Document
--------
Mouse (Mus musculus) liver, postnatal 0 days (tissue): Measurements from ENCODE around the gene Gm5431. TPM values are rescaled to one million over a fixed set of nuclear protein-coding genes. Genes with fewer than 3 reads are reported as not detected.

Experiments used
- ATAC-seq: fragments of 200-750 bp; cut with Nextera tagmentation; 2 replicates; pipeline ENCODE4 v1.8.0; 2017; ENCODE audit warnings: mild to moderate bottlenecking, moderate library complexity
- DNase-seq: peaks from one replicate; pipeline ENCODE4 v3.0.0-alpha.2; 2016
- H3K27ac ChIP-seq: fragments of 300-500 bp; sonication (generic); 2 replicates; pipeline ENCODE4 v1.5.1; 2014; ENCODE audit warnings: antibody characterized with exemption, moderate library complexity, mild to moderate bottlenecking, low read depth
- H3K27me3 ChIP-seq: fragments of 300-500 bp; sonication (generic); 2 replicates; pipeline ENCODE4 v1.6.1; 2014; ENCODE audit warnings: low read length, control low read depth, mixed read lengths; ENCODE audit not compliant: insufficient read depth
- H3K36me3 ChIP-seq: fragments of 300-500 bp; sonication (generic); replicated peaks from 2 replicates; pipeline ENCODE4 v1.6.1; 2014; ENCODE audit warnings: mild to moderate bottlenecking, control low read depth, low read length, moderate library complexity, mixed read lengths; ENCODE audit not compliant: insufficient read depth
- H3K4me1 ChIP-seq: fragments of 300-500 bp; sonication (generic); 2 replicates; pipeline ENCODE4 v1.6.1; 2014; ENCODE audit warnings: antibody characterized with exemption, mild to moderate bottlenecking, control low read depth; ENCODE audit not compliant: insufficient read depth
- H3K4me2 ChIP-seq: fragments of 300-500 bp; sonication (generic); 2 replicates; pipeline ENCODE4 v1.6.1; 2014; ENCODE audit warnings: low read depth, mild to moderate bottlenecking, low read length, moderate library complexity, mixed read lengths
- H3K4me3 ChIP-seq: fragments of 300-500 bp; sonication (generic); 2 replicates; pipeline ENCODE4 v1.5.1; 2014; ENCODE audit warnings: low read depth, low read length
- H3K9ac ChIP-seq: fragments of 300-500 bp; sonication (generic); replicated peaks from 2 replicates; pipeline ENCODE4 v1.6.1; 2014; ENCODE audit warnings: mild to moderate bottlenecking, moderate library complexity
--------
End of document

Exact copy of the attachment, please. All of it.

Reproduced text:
Mouse (Mus musculus) liver, postnatal 0 days (tissue): Measurements from ENCODE around the gene Gm5431. TPM values are rescaled to one million over a fixed set of nuclear protein-coding genes. Genes with fewer than 3 reads are reported as not detected.

Experiments used
- ATAC-seq: fragments of 200-750 bp; cut with Nextera tagmentation; 2 replicates; pipeline ENCODE4 v1.8.0; 2017; ENCODE audit warnings: mild to moderate bottlenecking, moderate library complexity
- DNase-seq: peaks from one replicate; pipeline ENCODE4 v3.0.0-alpha.2; 2016
- H3K27ac ChIP-seq: fragments of 300-500 bp; sonication (generic); 2 replicates; pipeline ENCODE4 v1.5.1; 2014; ENCODE audit warnings: antibody characterized with exemption, moderate library complexity, mild to moderate bottlenecking, low read depth
- H3K27me3 ChIP-seq: fragments of 300-500 bp; sonication (generic); 2 replicates; pipeline ENCODE4 v1.6.1; 2014; ENCODE audit warnings: low read length, control low read depth, mixed read lengths; ENCODE audit not compliant: insufficient read depth
- H3K36me3 ChIP-seq: fragments of 300-500 bp; sonication (generic); replicated peaks from 2 replicates; pipeline ENCODE4 v1.6.1; 2014; ENCODE audit warnings: mild to moderate bottlenecking, control low read depth, low read length, moderate library complexity, mixed read lengths; ENCODE audit not compliant: insufficient read depth
- H3K4me1 ChIP-seq: fragments of 300-500 bp; sonication (generic); 2 replicates; pipeline ENCODE4 v1.6.1; 2014; ENCODE audit warnings: antibody characterized with exemption, mild to moderate bottlenecking, control low read depth; ENCODE audit not compliant: insufficient read depth
- H3K4me2 ChIP-seq: fragments of 300-500 bp; sonication (generic); 2 replicates; pipeline ENCODE4 v1.6.1; 2014; ENCODE audit warnings: low read depth, mild to moderate bottlenecking, low read length, moderate library complexity, mixed read lengths
- H3K4me3 ChIP-seq: fragments of 300-500 bp; sonication (generic); 2 replicates; pipeline ENCODE4 v1.5.1; 2014; ENCODE audit warnings: low read depth, low read length
- H3K9ac ChIP-seq: fragments of 300-500 bp; sonication (generic); replicated peaks from 2 replicates; pipeline ENCODE4 v1.6.1; 2014; ENCODE audit warnings: mild to moderate bottlenecking, moderate library complexity